These are the events that are always scheduled: showing of an episode from Twilight Zone with treats, a simple craft that can be completed in about 30 minutes (length of a lunch period), a literary guessing game with sweet treats as prizes so many can win, some sort of picture taking to recommend books, guess the number of candies in the jar with the winner getting all the candy, a bookmark contest with a winner from middle school and one from high school, fine forgiveness for the week, and voting for Teen's Top Ten. Some years we have added events that included special visitors or authors, but that list is our general plan. It works for us, and the kids here seem to love it. I always ask members of my book groups to help with the planning and to give me ideas. If I need student helpers for any event, then I call on them. 

Below are just a few pictures to highlight the fun that was had during TRW 2018, but you can see a lot more on the library website here.

Focused on the video

7th grade helpers for the guessing game

Even the high school students like playing the game

Few came close to the number of candy stars in the jar

The tissue stars were easy but looked beautiful hanging in a window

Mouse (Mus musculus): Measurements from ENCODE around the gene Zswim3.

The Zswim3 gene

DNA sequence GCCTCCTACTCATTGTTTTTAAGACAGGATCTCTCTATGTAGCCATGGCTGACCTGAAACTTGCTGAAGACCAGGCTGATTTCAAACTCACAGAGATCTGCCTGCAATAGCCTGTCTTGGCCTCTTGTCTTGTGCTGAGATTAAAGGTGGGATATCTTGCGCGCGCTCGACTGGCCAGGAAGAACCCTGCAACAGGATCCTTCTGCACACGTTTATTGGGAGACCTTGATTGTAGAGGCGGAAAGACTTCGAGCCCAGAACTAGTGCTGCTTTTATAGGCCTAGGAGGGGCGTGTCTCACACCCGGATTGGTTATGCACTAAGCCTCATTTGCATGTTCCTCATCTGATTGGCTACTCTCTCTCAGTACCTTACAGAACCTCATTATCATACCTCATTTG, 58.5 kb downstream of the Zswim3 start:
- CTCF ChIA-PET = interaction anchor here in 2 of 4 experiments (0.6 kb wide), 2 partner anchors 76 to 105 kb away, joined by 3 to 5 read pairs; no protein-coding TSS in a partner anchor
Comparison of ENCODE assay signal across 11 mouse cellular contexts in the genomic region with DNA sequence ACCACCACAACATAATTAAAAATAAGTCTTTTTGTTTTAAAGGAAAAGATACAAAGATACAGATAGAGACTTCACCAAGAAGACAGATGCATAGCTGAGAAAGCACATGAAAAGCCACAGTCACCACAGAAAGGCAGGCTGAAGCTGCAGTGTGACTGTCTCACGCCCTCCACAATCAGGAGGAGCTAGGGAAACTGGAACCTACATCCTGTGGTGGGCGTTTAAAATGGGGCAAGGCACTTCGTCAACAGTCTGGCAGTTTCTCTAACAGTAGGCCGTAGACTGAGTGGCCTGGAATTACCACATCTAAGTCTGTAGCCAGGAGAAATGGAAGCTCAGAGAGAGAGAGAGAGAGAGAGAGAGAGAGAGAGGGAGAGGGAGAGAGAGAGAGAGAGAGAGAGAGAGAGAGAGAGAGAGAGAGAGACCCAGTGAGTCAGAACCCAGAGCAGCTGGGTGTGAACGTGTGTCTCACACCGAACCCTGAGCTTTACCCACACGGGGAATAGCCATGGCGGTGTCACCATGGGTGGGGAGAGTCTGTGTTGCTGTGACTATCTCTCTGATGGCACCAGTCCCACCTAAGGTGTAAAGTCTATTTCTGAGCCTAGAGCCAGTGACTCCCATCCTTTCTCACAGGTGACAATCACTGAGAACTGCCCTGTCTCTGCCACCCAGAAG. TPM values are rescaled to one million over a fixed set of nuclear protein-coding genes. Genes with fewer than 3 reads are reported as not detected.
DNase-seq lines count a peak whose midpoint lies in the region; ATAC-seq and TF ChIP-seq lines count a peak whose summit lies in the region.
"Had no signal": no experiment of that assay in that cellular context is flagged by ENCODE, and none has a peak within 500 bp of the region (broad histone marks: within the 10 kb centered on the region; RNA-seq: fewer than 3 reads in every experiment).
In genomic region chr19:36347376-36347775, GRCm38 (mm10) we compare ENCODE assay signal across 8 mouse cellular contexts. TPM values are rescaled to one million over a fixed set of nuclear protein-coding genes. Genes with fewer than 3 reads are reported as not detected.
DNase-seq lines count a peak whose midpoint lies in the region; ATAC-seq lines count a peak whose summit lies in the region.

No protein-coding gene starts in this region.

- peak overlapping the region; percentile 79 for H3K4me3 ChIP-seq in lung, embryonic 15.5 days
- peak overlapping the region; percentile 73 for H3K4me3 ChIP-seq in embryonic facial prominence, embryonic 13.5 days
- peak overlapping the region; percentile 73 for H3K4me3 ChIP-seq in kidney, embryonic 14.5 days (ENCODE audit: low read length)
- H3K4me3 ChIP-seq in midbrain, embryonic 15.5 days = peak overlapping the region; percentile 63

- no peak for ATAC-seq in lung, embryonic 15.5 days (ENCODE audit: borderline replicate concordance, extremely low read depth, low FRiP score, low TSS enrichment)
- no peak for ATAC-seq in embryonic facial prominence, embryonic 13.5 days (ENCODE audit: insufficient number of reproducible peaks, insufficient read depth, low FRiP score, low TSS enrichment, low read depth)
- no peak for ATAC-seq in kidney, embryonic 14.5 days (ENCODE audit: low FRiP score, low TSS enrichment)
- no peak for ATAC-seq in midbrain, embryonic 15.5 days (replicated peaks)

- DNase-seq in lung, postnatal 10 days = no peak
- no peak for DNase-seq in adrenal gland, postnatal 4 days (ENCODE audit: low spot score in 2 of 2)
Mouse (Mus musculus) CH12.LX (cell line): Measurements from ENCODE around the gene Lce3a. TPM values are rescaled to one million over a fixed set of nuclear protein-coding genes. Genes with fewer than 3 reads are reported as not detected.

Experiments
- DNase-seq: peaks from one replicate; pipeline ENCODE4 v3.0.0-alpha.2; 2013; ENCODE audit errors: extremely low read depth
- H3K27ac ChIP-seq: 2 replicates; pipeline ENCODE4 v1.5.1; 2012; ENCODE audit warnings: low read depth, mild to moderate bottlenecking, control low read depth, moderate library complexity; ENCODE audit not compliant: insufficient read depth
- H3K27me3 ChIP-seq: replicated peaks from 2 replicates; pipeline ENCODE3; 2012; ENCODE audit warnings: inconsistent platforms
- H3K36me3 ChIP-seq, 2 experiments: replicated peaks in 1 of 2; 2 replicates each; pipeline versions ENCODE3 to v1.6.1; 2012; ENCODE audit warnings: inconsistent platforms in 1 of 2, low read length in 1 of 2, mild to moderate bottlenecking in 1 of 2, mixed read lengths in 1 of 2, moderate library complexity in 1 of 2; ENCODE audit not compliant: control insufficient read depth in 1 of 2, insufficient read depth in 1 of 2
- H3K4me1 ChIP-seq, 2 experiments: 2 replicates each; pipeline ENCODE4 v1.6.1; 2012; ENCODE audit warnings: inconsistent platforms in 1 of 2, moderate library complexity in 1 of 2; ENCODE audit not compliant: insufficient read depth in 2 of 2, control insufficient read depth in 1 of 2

We used star ratings to make book recommendations

High School Winning Bookmark
Middle School Winning Bookmark

Wednesday, October 10, 2018

Library Filled with Activities for Teen Read Week 2018

It’s Written in the Stars @ PFTSTA Library
Teen Read Week October 9th -12th

Friday, September 14, 2018

Daniel José Older Visits September 11th

That's me on the left.

Older drew a dinosaur for this owner of a new book

Happy Book Birthday to the Dactyl Hill Squad!The author of this book, Daniel José Older, spent the morning of his book's birthday to explain to the 6th and 7th graders why they should read about Magdalys and her friends. Many authors are genre-bending these days, and this book really pushes the envelope by mixing a story about the American Civil War period in New York with dinosaurs. These dinosaurs are not man-eaters. They have been harnessed by the people for transportation and to move goods and materials. This may seem far fetched, but it does work. Older weaves historical accuracies into his fictional story to make for a bit of fun along with some history.

All 6th and 7th grade attended the presentation

Older works the crows

The students were most interested in where he got his idea for the book and how long it took him to write it. It took three weeks! This first in the series takes place mostly in Brooklyn, but in book two, which comes out in spring of 2019, has the characters traveling to New Orleans. With the story moving to our backyard, I know the kids are going to be anxiously waiting for its book birthday. You can visit the PFTSTA Library website to see lots more pictures of the day. 

We want to thank Octavia Books and Arthur A. Levine Publishers for making this event possible. 

Sunday, August 26, 2018

First Two Weeks of the 18-19 School Year